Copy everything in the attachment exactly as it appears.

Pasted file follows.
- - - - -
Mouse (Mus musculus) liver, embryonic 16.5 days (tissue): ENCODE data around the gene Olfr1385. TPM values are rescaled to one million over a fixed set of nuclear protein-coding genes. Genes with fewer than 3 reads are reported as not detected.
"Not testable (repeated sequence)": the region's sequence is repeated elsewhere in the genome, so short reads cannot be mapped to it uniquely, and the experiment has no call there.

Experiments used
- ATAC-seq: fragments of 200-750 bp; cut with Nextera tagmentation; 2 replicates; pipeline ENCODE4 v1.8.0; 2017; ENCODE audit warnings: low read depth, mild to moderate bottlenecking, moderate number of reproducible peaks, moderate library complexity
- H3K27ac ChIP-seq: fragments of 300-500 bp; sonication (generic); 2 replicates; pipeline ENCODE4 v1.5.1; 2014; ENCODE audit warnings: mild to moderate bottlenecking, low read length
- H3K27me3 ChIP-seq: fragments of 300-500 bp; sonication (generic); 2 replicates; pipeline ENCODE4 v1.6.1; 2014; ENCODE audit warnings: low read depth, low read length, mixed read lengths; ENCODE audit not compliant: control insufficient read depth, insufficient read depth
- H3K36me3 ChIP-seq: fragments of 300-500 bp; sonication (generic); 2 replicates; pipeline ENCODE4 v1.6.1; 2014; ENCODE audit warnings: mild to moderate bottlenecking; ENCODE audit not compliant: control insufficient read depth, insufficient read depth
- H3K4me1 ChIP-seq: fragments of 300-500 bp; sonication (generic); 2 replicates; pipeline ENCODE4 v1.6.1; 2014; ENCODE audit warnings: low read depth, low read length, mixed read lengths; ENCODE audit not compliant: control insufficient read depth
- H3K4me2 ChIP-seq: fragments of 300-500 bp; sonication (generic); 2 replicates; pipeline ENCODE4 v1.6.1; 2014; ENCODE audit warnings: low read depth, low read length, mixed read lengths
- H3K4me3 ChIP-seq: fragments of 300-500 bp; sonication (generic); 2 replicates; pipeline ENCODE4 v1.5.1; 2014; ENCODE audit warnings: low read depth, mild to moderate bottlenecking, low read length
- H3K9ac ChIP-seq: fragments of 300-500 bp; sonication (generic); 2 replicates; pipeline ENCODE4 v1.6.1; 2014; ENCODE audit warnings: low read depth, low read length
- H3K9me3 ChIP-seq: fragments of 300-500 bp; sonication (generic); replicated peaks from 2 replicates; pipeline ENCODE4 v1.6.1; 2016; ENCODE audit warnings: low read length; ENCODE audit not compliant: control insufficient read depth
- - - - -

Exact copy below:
Mouse (Mus musculus) liver, embryonic 16.5 days (tissue): ENCODE data around the gene Olfr1385. TPM values are rescaled to one million over a fixed set of nuclear protein-coding genes. Genes with fewer than 3 reads are reported as not detected.
"Not testable (repeated sequence)": the region's sequence is repeated elsewhere in the genome, so short reads cannot be mapped to it uniquely, and the experiment has no call there.

Experiments used
- ATAC-seq: fragments of 200-750 bp; cut with Nextera tagmentation; 2 replicates; pipeline ENCODE4 v1.8.0; 2017; ENCODE audit warnings: low read depth, mild to moderate bottlenecking, moderate number of reproducible peaks, moderate library complexity
- H3K27ac ChIP-seq: fragments of 300-500 bp; sonication (generic); 2 replicates; pipeline ENCODE4 v1.5.1; 2014; ENCODE audit warnings: mild to moderate bottlenecking, low read length
- H3K27me3 ChIP-seq: fragments of 300-500 bp; sonication (generic); 2 replicates; pipeline ENCODE4 v1.6.1; 2014; ENCODE audit warnings: low read depth, low read length, mixed read lengths; ENCODE audit not compliant: control insufficient read depth, insufficient read depth
- H3K36me3 ChIP-seq: fragments of 300-500 bp; sonication (generic); 2 replicates; pipeline ENCODE4 v1.6.1; 2014; ENCODE audit warnings: mild to moderate bottlenecking; ENCODE audit not compliant: control insufficient read depth, insufficient read depth
- H3K4me1 ChIP-seq: fragments of 300-500 bp; sonication (generic); 2 replicates; pipeline ENCODE4 v1.6.1; 2014; ENCODE audit warnings: low read depth, low read length, mixed read lengths; ENCODE audit not compliant: control insufficient read depth
- H3K4me2 ChIP-seq: fragments of 300-500 bp; sonication (generic); 2 replicates; pipeline ENCODE4 v1.6.1; 2014; ENCODE audit warnings: low read depth, low read length, mixed read lengths
- H3K4me3 ChIP-seq: fragments of 300-500 bp; sonication (generic); 2 replicates; pipeline ENCODE4 v1.5.1; 2014; ENCODE audit warnings: low read depth, mild to moderate bottlenecking, low read length
- H3K9ac ChIP-seq: fragments of 300-500 bp; sonication (generic); 2 replicates; pipeline ENCODE4 v1.6.1; 2014; ENCODE audit warnings: low read depth, low read length
- H3K9me3 ChIP-seq: fragments of 300-500 bp; sonication (generic); replicated peaks from 2 replicates; pipeline ENCODE4 v1.6.1; 2016; ENCODE audit warnings: low read length; ENCODE audit not compliant: control insufficient read depth